Donald Tusk's claims of a 'special place in hell' for 'no plan' Brexiteers prompts British fury: Brexit News for Thursday 7 February

Donald Tusk's claims of a 'special place in hell' for 'no plan' Brexiteers prompts British fury: Brexit News for Thursday 7 February
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Donald Tusk’s claims of a ‘special place in hell’ for ‘no plan’ Brexiteers prompts British fury…

Brexiteers who advocated leaving the European Union without also putting forward a detailed plan setting out how to do so will have a “special place in hell” reserved for them, Donald Tusk has said. The president of the European Council insisted Brussels would not be making “any new offer” on Brexit and suggested the EU remained unwilling to budge on the backstop. Mr Tusk’s intervention sparked an explosive backlash among hardline Eurosceptics and will have dashed Theresa May’s hopes of breaking the Brexit impasse when she meets him tomorrow for showdown talks. Mr Tusk, standing alongside the Irish premier Leo Varadkar, said: “I strongly believe that a common solution is possible and I will do everything in my power to find it. A sense of responsibility also tells us to prepare for a possible fiasco. The Taoiseach and I have spoken about the necessary actions in case of no-deal -I know that you will also be discussing this shortly with the European Commission.” – Telegraph (£)

  • Tusk warns of ‘special place in hell’ for those who backed Brexit without a plan – Guardian
  • Brussels says Tusk wasn’t joking, Brexit really is hell – Politico

> Jonathan Isaby today on BrexitCentral: Donald Tusk not only unfairly attacked Brexiteers yesterday, but reminded us the EU is anti-democratic

> WATCH: Donald Tusk: “Special place in hell… for those who promoted Brexit”

…with EU bosses set to snub Theresa May’s demands in Brussels today

Theresa May is braced for a bruising encounter with European leaders today after Donald Tusk declared that there will be “a special place in hell” for the leaders of the Brexit campaign. Downing Street believes that the prime minister will receive little sympathy from Jean-Claude Juncker, president of the commission, as they meet for the first time since her Brexit plan was defeated in the Commons. The prime minister is also meeting Mr Tusk, president of the European Council, and Antonio Tajani, president of the European parliament. Mrs May does not believe that the EU will give any additional help in time for next week’s Commons votes over her approach on Brexit. While Brussels may allow a change to the withdrawal agreement, in the form of a legally binding letter making clear that the backstop insurance policy is temporary, this will not emerge until much closer to the March 29 Brexit deadline, The Times understands. – The Times (£)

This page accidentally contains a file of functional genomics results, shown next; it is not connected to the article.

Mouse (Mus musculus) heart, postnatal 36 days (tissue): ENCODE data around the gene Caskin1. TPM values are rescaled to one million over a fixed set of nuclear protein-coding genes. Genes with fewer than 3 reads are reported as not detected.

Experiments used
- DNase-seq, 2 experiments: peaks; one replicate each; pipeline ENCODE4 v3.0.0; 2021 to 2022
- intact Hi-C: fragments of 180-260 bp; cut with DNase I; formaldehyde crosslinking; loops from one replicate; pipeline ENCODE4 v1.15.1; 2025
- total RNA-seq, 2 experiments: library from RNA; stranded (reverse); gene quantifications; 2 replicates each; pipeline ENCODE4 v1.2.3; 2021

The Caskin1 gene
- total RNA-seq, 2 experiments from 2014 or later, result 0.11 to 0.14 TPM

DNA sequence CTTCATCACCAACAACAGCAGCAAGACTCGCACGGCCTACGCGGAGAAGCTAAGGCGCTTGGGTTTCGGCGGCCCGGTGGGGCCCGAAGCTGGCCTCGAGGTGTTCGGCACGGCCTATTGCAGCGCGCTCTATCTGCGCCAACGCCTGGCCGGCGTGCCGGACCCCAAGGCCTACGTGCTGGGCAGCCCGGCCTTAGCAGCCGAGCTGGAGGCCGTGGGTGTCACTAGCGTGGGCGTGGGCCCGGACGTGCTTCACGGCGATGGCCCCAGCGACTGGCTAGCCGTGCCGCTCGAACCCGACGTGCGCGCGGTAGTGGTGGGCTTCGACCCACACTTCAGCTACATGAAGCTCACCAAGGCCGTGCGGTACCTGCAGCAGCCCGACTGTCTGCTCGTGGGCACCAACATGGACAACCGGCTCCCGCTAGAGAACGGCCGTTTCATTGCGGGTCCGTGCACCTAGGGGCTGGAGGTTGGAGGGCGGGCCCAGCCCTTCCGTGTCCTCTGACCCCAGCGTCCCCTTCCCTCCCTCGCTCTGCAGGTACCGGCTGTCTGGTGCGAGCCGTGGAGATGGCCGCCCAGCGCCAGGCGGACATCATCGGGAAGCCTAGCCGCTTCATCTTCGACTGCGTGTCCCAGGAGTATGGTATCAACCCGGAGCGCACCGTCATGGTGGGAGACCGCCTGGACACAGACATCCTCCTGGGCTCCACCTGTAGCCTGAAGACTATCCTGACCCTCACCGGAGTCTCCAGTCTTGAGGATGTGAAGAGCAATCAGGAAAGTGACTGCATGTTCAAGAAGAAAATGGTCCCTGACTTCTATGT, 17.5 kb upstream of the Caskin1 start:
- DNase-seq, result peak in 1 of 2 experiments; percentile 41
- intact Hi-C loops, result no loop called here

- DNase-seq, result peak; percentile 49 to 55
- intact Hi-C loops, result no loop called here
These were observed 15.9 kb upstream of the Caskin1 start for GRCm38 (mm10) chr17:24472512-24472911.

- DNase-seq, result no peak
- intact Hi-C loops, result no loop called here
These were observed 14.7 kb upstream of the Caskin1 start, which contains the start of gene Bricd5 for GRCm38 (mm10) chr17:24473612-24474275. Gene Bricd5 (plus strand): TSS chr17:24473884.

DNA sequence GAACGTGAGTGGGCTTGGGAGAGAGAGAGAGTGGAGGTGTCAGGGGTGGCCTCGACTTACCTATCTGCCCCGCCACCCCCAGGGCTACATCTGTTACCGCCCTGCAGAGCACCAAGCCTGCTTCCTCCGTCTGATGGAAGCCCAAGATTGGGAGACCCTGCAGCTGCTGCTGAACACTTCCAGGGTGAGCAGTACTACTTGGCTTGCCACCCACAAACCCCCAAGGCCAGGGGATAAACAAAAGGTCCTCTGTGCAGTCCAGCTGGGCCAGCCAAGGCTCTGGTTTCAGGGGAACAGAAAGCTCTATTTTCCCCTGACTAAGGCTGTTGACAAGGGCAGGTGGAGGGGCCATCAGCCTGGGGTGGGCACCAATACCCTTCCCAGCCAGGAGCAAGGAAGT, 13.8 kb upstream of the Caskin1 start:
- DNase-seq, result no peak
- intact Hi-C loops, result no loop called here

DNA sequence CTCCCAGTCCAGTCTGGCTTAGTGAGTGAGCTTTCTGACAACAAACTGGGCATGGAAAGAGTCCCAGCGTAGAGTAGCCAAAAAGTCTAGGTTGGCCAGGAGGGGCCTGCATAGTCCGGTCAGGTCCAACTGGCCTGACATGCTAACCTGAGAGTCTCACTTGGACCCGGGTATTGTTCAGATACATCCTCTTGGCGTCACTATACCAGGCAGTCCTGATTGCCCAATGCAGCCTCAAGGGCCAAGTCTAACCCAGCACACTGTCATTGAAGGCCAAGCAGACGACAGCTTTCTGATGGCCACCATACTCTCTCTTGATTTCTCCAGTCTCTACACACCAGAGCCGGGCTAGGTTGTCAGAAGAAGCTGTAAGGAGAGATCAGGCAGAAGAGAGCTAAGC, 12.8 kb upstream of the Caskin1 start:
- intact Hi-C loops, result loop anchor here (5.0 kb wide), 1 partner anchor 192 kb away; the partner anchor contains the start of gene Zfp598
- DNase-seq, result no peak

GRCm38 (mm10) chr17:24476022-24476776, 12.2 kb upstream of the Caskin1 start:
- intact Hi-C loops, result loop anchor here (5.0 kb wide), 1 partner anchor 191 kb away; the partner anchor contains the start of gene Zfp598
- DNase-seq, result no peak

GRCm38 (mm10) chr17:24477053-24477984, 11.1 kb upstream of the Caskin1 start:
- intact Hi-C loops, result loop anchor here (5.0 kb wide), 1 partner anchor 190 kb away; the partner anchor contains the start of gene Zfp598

• Theresa May set for crunch talks with EU leaders in Brussels after Tusk’s ‘hell’ comments – Telegraph (£)

May reportedly to delay new vote on her deal until the end of the month…

Theresa May is preparing to delay a second vote on her deal until the end of February, a month before Britain is scheduled to leave the EU, in a move which ministers believe means an extension of Article 50 is now inevitable. Julian Smith, the chief whip, is understood to have signalled in Cabinet on Tuesday that the vote will not be held next week, as previously expected, because the Prime Minister will not have renegotiated her deal in time. The vote is now being planned for the week starting February 25, prompting a Cabinet split amid concerns from Remainers who fear it will increase the risk of no deal. Mr Smith is understood to have warned that John Bercow, the Speaker, could attempt to undermine the Government’s plans and force it to hold the vote sooner. A Cabinet minister told The Telegraph that next week would be too soon to hold a vote on the Prime Minister’s deal. “We are not there yet with the negotiation,” the minister said. “From the EU’s point of view, it hasn’t even started. Theresa May has not yet gone to Brussels.” – Telegraph (£)

…amidst claims that she will abandon the ‘Malthouse Compromise’…

Theresa May will abandon a Brexit compromise deal backed by both Leave and Remain supporting Tories, including arch-Eurosceptic Jacob Rees-Mogg, according to a Brexiteer Cabinet Minister. The proposals, known as the Malthouse Compromise, are designed to stop the UK getting stuck an EU customs union after Brexit. This outcome could happen under the current Northern Ireland ‘backstop’, designed to stop a hard-border being placed across Ireland. However according to one Cabinet Minister the Prime Minister has privately abandoned the plan, and is just waiting for Brussels to reject it. Speaking to The Sun they commented: “The PM needs Brussels to kill off Malthouse quickly. She can’t do it herself, she knows the EU has to do it for her or the European Research Group will never forgive her. But until that happens, she won’t be able to do the new deal that the member states want to do too now.” – Express

…while trying to woo Labour with workers’ rights law

Theresa May is expected to propose a draft bill guaranteeing that UK workers’ rights will keep pace with those in Europe in an attempt to get Labour MPs to back her Brexit deal. Backbench Labour sources said the bill would probably be proposed before the next meaningful vote and could include strengthened protections for agency workers and a “regression lock” that would ensure workers’ protections never slip below European standards. MPs who have met May over the past few months have made it clear they need guarantees to be made in primary legislation because they do not trust that she will remain in No 10 for much longer. Those who are in negotiations with the government have insisted the bill must be tabled and have had at least one day of second reading within the next few months. The Labour MP John Mann, one of the key figures behind the push for legislation, said: “There needs to be a bill produced soon. We aren’t basing anything on a promise, with all due respect to the prime minister. We are doing it based on statute.” – Guardian